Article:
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How 'Towelhead' got its title back

September 11, 2008 |  6:25 pm

Ctlogo_3 "Towelhead," from Warner Independent Pictures, is based on an acclaimed novel and was made by a filmmaker with plenty of art-house credibility: writer-director Alan Ball, creator of "Six Feet Under" and screenwriter of "American Beauty."

But the R-rated comedy-drama, opening Friday at four theaters in New York and Los Angeles before expanding to 10 more markets next week, could be the tough sell of the weekend and beyond. The controversial title is taken from an anti-Arab slur and the story looks unflinchingly, though not graphically, at childhood sexual assault as well as racism.

"I took the script to every studio in town and they all told me the same two things: 'We love the writing but have no idea how to market this,' and, 'I can’t possibly make this — I have daughters,' " said Ball, who found independent financing for the $8-million budget film through upstart Indian Paintbrush.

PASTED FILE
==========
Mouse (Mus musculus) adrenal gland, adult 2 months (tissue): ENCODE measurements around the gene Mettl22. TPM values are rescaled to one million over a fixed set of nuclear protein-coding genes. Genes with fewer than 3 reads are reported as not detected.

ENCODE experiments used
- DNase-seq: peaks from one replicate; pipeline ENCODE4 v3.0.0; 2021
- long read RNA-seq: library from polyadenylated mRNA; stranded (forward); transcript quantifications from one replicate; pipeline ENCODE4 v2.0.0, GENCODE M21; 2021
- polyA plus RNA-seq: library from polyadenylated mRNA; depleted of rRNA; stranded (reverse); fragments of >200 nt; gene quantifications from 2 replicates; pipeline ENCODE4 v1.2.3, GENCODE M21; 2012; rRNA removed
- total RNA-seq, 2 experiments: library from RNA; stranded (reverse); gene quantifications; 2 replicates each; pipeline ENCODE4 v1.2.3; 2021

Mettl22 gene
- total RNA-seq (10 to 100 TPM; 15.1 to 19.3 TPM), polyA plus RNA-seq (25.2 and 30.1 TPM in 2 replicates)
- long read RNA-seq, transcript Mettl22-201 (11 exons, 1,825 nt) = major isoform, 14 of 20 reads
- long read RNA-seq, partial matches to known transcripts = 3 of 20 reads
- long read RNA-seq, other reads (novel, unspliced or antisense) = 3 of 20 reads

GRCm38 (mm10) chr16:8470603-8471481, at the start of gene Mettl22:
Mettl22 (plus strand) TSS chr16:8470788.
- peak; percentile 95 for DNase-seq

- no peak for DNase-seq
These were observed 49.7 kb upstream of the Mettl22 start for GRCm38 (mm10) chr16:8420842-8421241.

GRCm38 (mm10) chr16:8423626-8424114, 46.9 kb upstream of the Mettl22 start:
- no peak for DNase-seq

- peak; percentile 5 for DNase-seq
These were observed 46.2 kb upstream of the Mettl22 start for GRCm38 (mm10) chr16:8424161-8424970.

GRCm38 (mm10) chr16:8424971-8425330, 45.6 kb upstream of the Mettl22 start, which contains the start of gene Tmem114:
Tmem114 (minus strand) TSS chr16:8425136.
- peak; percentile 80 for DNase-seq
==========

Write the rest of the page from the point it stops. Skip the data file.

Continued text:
TowelheadWarner Indie bought the rights to the picture -- its final release thanks to Time Warner Inc. consolidation -- out of the 2007 Toronto International Film Festival, where it screened under the title "Nothing Is Private."

Ball said that title was the best name "among pages and pages of ideas" that marketing consultants came up with to help sell the film. However, screening audiences universally complained that it was pointless, so he was able to persuade Warner Indie to go back to the original title, taken from Alicia Erian’s novel.

The Greater Los Angeles Area office of the Council on American-Islamic Relations recently protested, asking for a title change, but the filmmakers and studio stood firm. Ball said that as a gay man he didn’t want to make light of hate speech, but added: "The whole point of Alicia’s title was to show the impact that such words can have."

The picture has received mixed reviews, with some critics cringing from the subject matter. But Ball said there is "a sizable audience that doesn’t shy away from, and in fact seeks out, movies that give them something to think about. Of course, it’s not the same size as 'The Dark Knight' crowd."

-- Josh Friedman

Photo: A scene from "Towelhead." Credit: Associated Press

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